First performed in 2005, Simon Stephens’ On The Shore of the Wide World is the story of the Holmes family as they try and negotiate their world, and how they deal with whatever life throws at them. Told across a nine month period, we follow the parents, the children and the grandparents, as they fall in and out of love, as they try to make sense of everything. As produced here, in its Australian premiere production by pantsguys and Griffin Independent, this Laurence Olivier award-winning play is all at once elegant, sprawling and startlingly honest.
There’s something quintessentially British about Stephens’ play, almost the embodiment of ‘keep calm and carry on,’ but underneath this apparent calm is an interior every bit as turbulent as the ocean beyond that shore. Granted, it’s a play about humanity, but it’s also about people. Often, plays depict characters who we’d like to think of as people, but more often than not they stay as characters; here, Stephens’ characters feel real to us, we grow to care for them all, the Holmes family and their friends, lovers and acquaintances. Through his slightly disjointed lines, his depiction of the rhythms and patterns of speech, and the interactions of his characters, Stephens creates people and, upon its conclusion, we feel as though we know them. Perhaps not intimately, but better than if we’d just met them. It’s a gentle play, gentle but fierce, not to mention tender, bittersweet, (as well as bitter and sweet), funny, beautiful and raw.
Gez Xavier Mansfield’s set, made from a canvas tarpauline fashioned into a rough kind of curtain, draped and heaped at the rear of the little Griffin stage, feels as raw as the characters’ emotions, eversoslightly ragged and crumpled. A bit like a makeshift tent, a refuge, on the shore of the wide world, a place where lost souls can find the strength to negotiate, mend and heal, grow together or drift apart.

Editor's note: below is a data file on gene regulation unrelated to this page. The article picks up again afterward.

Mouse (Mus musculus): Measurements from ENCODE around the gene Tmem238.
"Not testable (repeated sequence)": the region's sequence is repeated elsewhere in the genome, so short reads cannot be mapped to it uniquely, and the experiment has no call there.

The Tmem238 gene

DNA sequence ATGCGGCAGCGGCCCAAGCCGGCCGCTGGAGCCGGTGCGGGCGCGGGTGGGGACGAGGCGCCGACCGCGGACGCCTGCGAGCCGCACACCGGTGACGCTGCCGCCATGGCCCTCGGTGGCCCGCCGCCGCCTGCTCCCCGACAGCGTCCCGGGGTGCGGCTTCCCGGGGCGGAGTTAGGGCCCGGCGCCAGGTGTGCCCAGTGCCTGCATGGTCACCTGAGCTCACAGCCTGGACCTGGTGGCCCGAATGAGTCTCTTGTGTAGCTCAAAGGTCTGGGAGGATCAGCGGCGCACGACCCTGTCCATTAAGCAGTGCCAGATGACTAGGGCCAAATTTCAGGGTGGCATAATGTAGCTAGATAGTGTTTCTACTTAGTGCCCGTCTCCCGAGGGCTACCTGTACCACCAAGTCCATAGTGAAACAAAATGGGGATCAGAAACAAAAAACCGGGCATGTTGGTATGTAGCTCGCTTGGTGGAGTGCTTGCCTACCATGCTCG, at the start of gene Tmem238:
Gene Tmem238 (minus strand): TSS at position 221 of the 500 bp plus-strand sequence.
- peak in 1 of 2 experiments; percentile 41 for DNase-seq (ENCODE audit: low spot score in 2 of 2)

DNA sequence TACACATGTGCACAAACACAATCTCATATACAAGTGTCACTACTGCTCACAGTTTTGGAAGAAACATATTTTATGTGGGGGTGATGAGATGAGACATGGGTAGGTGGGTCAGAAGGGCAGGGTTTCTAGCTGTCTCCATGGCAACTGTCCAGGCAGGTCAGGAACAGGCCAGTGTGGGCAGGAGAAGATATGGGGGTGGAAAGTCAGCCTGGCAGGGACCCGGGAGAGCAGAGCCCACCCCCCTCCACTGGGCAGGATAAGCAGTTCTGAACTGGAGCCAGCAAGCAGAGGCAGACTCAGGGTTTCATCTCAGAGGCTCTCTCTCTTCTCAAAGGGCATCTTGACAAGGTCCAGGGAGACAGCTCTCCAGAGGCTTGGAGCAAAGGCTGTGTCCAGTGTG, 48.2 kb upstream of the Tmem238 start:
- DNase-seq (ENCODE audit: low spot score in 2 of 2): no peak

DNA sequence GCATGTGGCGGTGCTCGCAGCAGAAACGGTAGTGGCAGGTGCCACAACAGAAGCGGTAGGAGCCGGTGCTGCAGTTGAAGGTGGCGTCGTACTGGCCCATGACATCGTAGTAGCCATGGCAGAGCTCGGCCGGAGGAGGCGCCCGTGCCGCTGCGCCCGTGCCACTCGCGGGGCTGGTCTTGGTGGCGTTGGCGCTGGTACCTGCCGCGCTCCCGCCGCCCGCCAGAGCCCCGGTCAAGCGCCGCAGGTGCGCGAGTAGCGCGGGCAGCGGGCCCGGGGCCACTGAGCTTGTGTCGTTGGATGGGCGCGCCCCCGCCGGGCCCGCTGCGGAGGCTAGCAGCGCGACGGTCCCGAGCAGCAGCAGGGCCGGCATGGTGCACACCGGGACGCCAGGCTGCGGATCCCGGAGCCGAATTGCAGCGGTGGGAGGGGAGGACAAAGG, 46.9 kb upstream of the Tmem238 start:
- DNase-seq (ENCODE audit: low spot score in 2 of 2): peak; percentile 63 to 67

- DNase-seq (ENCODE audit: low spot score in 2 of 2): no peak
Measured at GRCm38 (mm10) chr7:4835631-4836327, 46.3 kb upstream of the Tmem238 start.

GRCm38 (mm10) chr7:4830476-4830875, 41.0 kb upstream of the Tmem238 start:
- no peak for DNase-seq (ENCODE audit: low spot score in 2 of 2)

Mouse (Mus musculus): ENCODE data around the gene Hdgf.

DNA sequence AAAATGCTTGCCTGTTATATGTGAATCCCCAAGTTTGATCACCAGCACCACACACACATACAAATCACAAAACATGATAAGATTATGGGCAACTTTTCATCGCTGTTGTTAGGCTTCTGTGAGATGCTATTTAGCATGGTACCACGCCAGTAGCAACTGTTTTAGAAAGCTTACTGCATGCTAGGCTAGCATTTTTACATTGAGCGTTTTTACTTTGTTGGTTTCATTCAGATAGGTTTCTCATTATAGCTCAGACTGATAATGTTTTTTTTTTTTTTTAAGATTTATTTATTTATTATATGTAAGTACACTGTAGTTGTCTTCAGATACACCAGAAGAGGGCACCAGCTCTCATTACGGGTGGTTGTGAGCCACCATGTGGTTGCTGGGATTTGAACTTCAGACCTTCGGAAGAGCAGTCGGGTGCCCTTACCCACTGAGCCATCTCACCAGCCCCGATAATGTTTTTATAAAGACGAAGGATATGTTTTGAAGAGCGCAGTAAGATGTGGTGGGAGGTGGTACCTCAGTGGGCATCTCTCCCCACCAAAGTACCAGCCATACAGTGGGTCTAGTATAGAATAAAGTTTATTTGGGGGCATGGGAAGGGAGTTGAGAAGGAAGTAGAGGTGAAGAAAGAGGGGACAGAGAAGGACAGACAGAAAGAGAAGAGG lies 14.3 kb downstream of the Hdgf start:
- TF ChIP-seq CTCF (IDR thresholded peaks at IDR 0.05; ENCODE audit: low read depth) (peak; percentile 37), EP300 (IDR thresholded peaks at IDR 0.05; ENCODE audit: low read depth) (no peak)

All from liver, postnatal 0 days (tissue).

The cast are all tremendous, and there are no real lead roles or grandstanding performances; the play is very much an ensemble piece, and it works to the production’s advantage to be playing in such a small and intimate space such as Griffin, where the audience grows to feel part of the story; the story almost becomes ours, just as much as the characters’. Being an ensemble show, singling out favourite roles or performers is perhaps futile, but there is an honesty to Huw Higginson’s fatherly Peter, and Lily Newbury-Freeman’s Sarah, the eldest son’s girlfriend. Their scenes together are imbued with warmth and a tender cheekiness, a playfulness which belies the seriousness of their characters’ lives. As a play about parents and children, fathers and sons, it is perhaps the women in the Holmes family who are shown to be perhaps not the strongest but the most resilient; grandmother Ellen, mum Alice and Sarah are all written with grace and a light which shines from them, lifting the others around them to their feet so they can carry on.
Across its three-hours’ running time, there are many beautifully observed and written moments of familial joy, of personal and private tragedy, and under Anthony Skuse’s gentle but assured direction, no moment feels lost or wasted, overplayed or forced. It feels real, and that is perhaps the highest compliment I can give any director. Stephens doesn’t dwell on moments between extraneous characters, such as Paul, John, and Susan, but still gives them their moment to shine and to bloom on stage. If you look at the play itself, at its structure, it is essentially a web of double-hander scenes. Stephens splits and fragments them, intersects them, and allows them to bleed and feed into each other, a style which is only amplified by Skuse’s directorial decision of ‘ghosting’ the characters through the backgrounds of others’ scenes. While this decision, on a practical level, solves the very real logistical limitations of having ten people in the tiny backstage space, it also allows them and us, the audience, to share the play’s humanity, draws us all into the (not quite so) wide world of the Holmes family.
Ultimately, I am reminded of a beat in the Benjamin Button screenplay, when Daisy and Benjamin meet again, after many years apart. “They embrace for some time and kiss. As people who haven’t seen each other, and have thought about each other for a very long time. And it just is – no big symphonies, no endless skies. Just, two people at a kitchen door in the middle of their lives, and the simplicity, just that, is what makes it real and breaks your heart.” I guess that’s what lies at the heart of Stephens’ play – no fanfares, no bells and whistles, no big symphonies; just one family clinging to each other, trying to weather it out as best they can. They don’t have all the answers, but I don’t suppose we ever do, all of the time.
You’re not the first person who it’s ever happened to, you know? … It happens all the time. It’s people. It’s what we’re like.
Theatre playlist: 2. Song for Bob,
& Warren Ellis Nick